Baptism is a visible sign and seal of God’s covenant of grace and reconciliation with us. The water of baptism symbolizes the cleansing of God’s grace. It is also a reminder of God’s call to us be a covenant people. Just as the people of Israel passed through the waters of the Red Sea to leave their slavery behind, and just as they passed through the waters of the Jordan River to enter the land of promise, so, too, does the water of baptism set us apart as Christ’s own. In the words of our baptismal liturgy, “In baptism God promises by grace alone to forgive our sins; and to adopt us into the body of Christ, the Church . . .” Baptisms are times of joy and celebration. Because baptism is a sacrament of the entire church and not a private rite, they are done as part of Sunday morning worship except under special circumstances.
Baptism is for both adults and children, though a person is baptized just once in his or her life. Adults and older children are baptized at the time of their public confessions of faith. For them, the waters of baptism mark a new beginning and rebirth as disciples of Jesus Christ and members of his church.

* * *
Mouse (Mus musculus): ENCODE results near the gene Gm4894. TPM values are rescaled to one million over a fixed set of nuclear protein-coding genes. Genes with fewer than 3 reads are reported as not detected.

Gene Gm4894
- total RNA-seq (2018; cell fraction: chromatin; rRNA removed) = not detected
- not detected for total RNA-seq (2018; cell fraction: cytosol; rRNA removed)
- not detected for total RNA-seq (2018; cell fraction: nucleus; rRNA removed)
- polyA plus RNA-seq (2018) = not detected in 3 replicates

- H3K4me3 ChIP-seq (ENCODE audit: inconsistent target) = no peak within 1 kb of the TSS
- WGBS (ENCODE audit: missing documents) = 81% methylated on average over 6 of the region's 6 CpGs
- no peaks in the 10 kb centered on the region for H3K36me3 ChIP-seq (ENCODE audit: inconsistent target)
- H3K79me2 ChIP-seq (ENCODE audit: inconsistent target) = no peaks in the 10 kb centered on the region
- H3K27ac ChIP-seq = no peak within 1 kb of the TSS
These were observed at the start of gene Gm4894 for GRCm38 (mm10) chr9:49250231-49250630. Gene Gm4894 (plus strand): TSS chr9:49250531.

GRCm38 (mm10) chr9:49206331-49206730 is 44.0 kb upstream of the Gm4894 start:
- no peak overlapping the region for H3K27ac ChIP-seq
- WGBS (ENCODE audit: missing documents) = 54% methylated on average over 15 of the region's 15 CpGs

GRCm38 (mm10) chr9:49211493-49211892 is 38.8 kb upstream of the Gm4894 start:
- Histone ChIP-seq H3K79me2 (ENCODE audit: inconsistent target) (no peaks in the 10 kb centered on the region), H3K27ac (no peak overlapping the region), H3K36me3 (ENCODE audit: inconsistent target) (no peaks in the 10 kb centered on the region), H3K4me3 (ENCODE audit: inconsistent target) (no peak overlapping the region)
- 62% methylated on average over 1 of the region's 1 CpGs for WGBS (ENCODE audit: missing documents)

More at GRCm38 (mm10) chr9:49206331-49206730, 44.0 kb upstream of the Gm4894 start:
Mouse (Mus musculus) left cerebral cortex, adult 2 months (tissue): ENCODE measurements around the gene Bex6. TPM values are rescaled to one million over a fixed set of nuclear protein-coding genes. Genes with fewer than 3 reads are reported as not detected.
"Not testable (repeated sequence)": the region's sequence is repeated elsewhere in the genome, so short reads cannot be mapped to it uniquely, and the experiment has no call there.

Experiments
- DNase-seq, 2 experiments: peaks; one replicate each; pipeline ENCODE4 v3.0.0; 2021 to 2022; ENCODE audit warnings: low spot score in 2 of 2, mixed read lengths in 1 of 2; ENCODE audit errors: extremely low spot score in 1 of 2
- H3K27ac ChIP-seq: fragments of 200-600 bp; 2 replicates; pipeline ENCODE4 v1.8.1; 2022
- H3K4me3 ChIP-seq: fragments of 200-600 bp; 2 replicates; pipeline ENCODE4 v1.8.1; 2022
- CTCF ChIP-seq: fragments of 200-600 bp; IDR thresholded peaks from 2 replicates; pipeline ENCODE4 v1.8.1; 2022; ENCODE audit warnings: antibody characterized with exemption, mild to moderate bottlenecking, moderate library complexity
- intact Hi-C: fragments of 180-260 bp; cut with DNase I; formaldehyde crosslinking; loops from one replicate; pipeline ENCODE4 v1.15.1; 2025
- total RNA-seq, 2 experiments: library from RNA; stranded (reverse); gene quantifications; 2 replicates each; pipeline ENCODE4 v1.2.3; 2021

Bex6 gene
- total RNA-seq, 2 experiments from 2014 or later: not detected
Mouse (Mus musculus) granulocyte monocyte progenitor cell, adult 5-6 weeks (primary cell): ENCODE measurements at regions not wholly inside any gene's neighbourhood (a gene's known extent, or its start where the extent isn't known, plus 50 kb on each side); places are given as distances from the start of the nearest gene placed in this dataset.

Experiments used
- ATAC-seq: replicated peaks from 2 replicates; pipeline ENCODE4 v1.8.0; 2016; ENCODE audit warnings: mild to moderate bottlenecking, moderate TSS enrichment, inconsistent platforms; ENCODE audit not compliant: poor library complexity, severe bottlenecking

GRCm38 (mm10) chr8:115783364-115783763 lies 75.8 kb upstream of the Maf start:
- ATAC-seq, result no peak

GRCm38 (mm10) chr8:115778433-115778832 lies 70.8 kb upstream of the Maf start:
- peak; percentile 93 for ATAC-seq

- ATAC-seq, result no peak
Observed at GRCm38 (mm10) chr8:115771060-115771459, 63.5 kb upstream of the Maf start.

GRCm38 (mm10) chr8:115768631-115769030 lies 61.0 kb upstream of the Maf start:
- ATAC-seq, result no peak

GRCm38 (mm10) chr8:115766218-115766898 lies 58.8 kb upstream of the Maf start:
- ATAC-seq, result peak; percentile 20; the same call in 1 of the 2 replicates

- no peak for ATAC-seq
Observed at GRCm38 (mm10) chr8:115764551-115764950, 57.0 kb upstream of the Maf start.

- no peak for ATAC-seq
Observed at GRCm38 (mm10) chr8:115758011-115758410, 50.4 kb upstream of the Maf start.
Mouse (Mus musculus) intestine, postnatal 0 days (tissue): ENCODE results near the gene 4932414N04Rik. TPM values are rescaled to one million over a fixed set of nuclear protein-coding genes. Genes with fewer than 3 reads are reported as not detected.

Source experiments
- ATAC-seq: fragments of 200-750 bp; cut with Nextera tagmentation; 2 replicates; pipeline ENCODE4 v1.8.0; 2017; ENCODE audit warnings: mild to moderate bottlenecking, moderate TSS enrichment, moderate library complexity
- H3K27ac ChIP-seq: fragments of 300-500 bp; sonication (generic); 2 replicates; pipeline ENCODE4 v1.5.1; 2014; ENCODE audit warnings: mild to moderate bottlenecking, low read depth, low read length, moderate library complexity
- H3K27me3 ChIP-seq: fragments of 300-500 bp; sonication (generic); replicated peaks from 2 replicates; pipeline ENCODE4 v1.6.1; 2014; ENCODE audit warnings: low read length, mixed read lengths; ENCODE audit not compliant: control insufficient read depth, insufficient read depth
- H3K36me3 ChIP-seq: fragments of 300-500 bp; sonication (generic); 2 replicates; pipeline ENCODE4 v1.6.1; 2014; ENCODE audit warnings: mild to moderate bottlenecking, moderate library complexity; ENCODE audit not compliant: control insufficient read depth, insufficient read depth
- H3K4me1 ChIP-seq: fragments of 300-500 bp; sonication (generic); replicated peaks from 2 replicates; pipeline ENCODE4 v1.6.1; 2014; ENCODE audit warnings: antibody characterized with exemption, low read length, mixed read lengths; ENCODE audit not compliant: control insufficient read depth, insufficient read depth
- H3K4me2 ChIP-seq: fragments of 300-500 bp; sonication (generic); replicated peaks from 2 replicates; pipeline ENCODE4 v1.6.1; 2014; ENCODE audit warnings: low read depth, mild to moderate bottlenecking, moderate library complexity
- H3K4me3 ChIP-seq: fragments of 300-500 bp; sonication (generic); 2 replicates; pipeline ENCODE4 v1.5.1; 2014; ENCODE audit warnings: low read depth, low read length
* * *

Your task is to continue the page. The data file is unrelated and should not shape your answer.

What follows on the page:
Young children and infants are baptized as a sign of belonging to Christ’s covenant community, the Church. Their baptisms anticipate the day when they will stand before their congregation and say, “I claim for myself the Christian faith I have been taught and shown.”
Since baptism is the sign of belonging to Christ’s covenant community, at least one parent or guardian of a young child or infant must be a regular and faithful worshiper, and a confessing member of the Church. Normally, this parent is part of this congregation. Occasionally, however, parents who are active in a distant congregation seek to bring a child for baptism here so that grandparents and other extended family members may be witnesses.
Our Board of Elders and Pastor together administer the Sacrament of Baptism. Speak to our pastor to find out more.